Spud was a flabby little guy with eyes that were popped half out of his head by an overtime thyroid. His throat was scarred and sunken where a goiter had been removed. He was Jackie's manager all the years Jackie was in the fight game. He always took good care of Jackie, and he was always strictly honest. Jackie hated him. He hated his guts.
Maybe it was because those popped eyes were always snotty with cold contempt. Maybe it was because Spud always wrapped a sneer around a ten-cent cigar. Or maybe it was because he always said what he thought, and most of what he thought was nasty with the same contempt you could see in his eyes.
Like in the dressing room after the fight in which Jackie upset Joe Donny with a ninth round kayo. When everyone had gone but Spud and Jackie, Spud rolled his cigar to one side of his sneer and said, "So you won. You won because the guy got sloppy and left an opening you could've thrown a chair through. You took a hell of a beating for eight rounds just hanging on for a chance to throw the sleeper. You're a catcher, boy. You take six to heave one. Pretty soon you'll be punch-drunk. You'll be a bum. You'd better quit."
Jackie had cocked the right that had smeared Donny and measured the blur that was Spud's face. Spud hadn't moved an inch, and the fist had dropped.
"Look," Jackie had said. "I'll take the punches. You just match the fights."
Spud had shrugged. "I saw Benny Lester in the hall. He wants you for Emmet Darcy. He thinks a Brand-Darcy match will be a step along for his boy."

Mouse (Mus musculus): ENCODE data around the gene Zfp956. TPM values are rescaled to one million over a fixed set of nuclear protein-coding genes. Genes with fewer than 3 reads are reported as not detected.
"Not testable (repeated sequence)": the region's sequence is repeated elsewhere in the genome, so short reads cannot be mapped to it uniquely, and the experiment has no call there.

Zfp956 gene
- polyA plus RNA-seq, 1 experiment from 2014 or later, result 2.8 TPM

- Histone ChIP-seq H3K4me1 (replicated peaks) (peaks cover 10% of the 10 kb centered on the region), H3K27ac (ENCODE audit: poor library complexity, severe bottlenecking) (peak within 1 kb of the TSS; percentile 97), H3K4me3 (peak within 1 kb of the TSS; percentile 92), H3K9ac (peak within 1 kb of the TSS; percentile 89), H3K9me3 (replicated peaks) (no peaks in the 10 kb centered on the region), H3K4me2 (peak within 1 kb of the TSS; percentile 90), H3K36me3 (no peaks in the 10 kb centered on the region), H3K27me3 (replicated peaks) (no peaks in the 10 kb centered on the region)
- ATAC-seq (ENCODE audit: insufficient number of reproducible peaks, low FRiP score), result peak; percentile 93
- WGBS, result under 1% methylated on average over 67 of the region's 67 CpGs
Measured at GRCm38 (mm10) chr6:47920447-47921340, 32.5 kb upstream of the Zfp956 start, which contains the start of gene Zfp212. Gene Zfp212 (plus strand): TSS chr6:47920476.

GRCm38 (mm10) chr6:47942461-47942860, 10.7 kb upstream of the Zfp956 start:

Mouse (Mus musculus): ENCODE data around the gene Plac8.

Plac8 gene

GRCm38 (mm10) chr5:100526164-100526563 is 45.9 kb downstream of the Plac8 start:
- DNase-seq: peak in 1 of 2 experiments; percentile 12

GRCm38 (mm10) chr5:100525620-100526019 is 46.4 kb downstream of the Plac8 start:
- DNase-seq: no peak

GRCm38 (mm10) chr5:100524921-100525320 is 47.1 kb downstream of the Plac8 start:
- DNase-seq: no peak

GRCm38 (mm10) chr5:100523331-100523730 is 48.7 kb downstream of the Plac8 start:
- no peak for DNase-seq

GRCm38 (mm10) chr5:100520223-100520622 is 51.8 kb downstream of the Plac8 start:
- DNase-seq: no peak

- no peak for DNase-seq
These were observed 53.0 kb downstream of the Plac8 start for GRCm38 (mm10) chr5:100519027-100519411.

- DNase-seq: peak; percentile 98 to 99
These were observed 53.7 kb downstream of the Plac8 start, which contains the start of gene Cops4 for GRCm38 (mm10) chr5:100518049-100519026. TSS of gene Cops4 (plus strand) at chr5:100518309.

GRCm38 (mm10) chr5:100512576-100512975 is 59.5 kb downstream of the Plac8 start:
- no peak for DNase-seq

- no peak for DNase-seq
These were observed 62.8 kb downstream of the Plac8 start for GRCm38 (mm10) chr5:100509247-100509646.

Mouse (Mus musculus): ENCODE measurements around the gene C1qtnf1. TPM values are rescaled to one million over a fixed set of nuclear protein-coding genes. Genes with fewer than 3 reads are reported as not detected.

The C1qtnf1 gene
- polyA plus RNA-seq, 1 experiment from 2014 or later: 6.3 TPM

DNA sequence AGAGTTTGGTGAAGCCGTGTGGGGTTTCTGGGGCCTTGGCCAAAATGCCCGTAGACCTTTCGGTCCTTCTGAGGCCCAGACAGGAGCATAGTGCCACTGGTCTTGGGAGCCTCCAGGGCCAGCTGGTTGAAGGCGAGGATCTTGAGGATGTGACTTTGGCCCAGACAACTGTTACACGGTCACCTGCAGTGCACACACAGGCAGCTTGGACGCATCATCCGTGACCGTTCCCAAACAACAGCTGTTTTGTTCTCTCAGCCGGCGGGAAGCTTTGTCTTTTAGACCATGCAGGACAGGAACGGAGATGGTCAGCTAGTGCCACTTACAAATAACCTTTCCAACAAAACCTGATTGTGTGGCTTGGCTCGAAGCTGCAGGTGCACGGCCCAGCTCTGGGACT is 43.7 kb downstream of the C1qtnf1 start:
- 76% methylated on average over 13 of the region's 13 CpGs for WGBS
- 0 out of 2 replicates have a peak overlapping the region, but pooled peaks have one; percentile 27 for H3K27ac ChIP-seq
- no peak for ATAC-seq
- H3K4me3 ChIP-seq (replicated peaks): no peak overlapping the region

"That's what Donny's manager thought. You get me Darcy."
Spud had shrugged again and turned away. "I'll get him," he'd said.
And so he'd made the match, the one that Jackie was putting on the market, and now Jackie held his eyes in the mirror for a second and then went on out with Benny. On the street, they legged it a block to Benny's parked Olds and took a short ride across town to Eddie Malaca's Elite Billiard Parlor. They went in past a crowd of fringe characters playing rotation and snooker and into a back room. Jay Paley, the big guy around Eddie Malaca's, was sitting at a round table in a corner with a handful of pasteboards. His little eyes took time to mark the approach of Benny and Jackie and then returned to the consideration of a club flush. He backed the flush and won, teetering back in his chair with smug complacency.
"Something on your mind, Benny?"
"I've brought Jackie Brand around. He thought you might be interested in buying some insurance."
The little eyes flicked over Jackie as if he were another flush. "You selling insurance, Jackie?"
"Just big policies. Nothing less than ten grand."
Paley laughed and rocked his chair down. Standing, he strolled across the room and dropped at a vacant table. Benny prodded Jackie into motion, and they followed after.
"Sit down, Jackie," Paley said. "What kind of policy you got?"
Jackie remained standing. "Ten grand in advance and you name the round."
Paley's little eyes were twin points of glittering light. "Ten grand's a lot of lettuce, Jackie, even to a guy like me. I expect my money's worth. If I don't get it, you better invest the ten in a policy of your own."
"I'll deliver. You just name the round."
"The seventh ought to do. Not too soon. We'll want to give the customers something."
"Okay. The seventh. Now I'd like to see the ten G's."
"You'll see the ten, all right. You think I carry a bundle like that in my pocket? I'll send someone around to Lefty Jordan's Gym tomorrow. How about three o'clock?"
"Three's as good a time as any. I'll be in the dressing room."
Jackie turned and looked at Benny, and he could see the contempt was already in Benny's eyes.
"I'm sticking around for awhile," Benny said. "Grab a cab."